Section 4062.3 does not provide that some ex parte communications are permissible, as suggested by the WCJ and WCAB. Although section 4062.3 sets forth detailed procedures by which parties are to disclose information and records to the medical evaluator and provides remedies for violations of those procedures, the statute does not distinguish between ex parte communications on the basis of whether the communication was initiated by a party or by the medical evaluator. To hold that the statute does not proscribe ex parte communications initiated by the medical evaluator would suggest that a party is excused from the proscriptions of section 4062.3 and may discuss the merits of the case with the medical evaluator based solely on the fortuity that the medical evaluator initiated the conversation. To so hold would undermine the statute’s purpose.
Section 4062.3 also does not state that ex parte communications are permissible if the subject matter is administrative or procedural rather than substantive or on the merits. The only statutory exception to the proscription against ex parte communications is set forth in section 4062.3, subdivision (h) which concerns communication by the employee or the deceased employee’s dependent in the course of or in connection with the examination…”
The Court also indicated the Applicant Attorney could reasonably feel some level of discomfort that the QME felt comfortable enough to call the Applicant Attorney directly and discuss this matter in spite of the clear prohibition contained in the QMR regulations against exparte contact. The Court noted the prohibition on such contact was intended to prevent the need to assess whether such contacts were benign or not but prohibiting them.
The matter was remanded with the W.C.A.B. ordered to provide another panel for applicant. The Appellate Court did not address the issue of whether applicant was also entitled to sanctions, costs and penalties. Sanctions would have to be awarded based on Labor Code § 5813 and certainly in this case, there is no evidence of conduct that would support such an award. However the Applicant Attorney might be entitled to some costs (in addition to those awarded by the appellate court) as the statutory provision seems to make the award of costs associated with the statutory breach (which would certainly include the cost of a second eval). There is no provision for an award of attorney fees absent a Labor Code § 5813 sanction.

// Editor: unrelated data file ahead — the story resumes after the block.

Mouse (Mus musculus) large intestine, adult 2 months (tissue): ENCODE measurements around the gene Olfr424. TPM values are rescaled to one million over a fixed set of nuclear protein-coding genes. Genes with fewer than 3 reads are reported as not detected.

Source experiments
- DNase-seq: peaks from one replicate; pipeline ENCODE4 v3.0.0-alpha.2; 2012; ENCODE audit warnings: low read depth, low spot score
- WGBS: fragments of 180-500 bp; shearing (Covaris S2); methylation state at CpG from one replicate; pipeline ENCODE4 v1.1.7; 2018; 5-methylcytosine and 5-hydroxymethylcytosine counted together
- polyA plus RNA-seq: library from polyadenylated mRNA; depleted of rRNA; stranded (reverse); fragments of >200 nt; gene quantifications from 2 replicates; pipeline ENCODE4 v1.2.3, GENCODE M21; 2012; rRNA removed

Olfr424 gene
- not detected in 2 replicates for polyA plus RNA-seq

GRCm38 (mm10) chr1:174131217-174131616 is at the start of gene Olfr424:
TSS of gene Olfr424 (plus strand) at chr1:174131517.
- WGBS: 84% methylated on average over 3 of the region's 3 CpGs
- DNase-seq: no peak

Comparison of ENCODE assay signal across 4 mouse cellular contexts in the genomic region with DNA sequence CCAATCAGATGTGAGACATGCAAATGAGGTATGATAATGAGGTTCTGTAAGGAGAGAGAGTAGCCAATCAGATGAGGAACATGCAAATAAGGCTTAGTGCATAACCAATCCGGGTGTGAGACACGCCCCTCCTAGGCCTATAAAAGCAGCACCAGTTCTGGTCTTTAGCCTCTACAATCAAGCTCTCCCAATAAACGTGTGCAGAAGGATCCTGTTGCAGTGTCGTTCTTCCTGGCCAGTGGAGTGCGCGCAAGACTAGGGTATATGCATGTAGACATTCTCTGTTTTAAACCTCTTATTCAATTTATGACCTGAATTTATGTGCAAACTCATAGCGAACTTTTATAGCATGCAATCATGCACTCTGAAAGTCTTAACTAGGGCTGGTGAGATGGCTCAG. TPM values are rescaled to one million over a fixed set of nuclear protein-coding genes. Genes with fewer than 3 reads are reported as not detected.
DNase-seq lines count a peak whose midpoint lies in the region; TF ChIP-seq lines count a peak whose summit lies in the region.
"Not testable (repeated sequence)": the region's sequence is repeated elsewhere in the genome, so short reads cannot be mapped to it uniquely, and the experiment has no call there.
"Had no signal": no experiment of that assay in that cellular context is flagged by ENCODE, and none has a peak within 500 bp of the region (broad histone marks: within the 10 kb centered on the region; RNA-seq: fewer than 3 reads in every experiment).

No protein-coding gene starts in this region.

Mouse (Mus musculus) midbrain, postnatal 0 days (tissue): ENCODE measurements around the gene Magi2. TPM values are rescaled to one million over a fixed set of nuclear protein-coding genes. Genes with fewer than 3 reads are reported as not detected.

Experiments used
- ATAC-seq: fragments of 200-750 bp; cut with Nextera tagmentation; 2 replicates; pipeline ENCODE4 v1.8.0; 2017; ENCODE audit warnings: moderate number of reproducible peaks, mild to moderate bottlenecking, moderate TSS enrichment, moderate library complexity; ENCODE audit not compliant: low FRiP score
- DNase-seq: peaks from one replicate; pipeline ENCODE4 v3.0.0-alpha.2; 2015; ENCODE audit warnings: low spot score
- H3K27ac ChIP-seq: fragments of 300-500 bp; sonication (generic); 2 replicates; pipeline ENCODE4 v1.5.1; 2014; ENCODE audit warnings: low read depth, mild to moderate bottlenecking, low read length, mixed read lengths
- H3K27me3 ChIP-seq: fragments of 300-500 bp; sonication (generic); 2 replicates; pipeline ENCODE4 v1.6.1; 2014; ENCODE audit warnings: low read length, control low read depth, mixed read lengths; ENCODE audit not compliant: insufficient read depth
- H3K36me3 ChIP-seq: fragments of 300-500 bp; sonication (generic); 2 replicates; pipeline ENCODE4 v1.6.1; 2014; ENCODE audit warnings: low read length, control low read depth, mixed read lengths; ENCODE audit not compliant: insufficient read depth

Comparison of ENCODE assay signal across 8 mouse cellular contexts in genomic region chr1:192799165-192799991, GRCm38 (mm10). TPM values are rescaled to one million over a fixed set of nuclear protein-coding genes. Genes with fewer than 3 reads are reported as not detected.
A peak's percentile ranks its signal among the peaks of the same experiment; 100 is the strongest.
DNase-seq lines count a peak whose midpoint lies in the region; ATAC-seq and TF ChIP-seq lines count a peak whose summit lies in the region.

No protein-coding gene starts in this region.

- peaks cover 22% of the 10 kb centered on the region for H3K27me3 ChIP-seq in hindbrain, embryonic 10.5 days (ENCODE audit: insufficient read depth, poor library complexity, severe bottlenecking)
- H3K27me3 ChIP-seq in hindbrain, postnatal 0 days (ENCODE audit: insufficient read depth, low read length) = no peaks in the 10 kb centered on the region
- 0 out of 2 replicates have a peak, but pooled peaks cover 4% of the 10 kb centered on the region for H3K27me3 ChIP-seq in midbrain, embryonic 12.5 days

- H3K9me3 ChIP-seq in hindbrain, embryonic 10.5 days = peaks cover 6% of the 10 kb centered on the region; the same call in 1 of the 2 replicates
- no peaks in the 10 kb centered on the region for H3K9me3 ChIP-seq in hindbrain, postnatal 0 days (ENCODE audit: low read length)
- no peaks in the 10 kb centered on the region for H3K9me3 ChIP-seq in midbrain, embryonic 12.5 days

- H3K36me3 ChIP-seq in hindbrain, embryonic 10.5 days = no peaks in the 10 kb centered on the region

In case there was any doubt before regarding brief contacts with QME’s on issues such as records; this case would seem to resolve those issues firms on the side of prohibiting any exparte contact. The Appeals Board and the WCJ certainly took a much more pragmatic approach than did the Appellate Court. However the higher court was clearly concerned about where to draw the line between inconsequential contact and meaningful discussion. It resolve that issue by interpreting the statutory language in its strictest fashion and prohibiting all contact of an ex parte nature not otherwise authorized by stature.
The moral of the lesson for attorneys and adjusters has to be –Don’t take that call. And for doctors – Don’t make that call.
1. In Carchidi v. Workers’ Comp. Appeals Bd., supra, 63 Cal.Comp.Cases 291, the WCAB determined that an agreed medical evaluator’s report was admissible to determine that the employee’s injury did not arise out of or in the course of employment when a job analysis was sent by the defendant ex parte to the medical evaluator with no intent to influence the physician’s opinion, the medical report was not admitted to determine qualified injured worker status, and the employee did not attempt to end the evaluation for months after receiving the report.
© Copyright 2010 Richard M. Jacobsmeyer. All rights reserved. Reprinted with permission.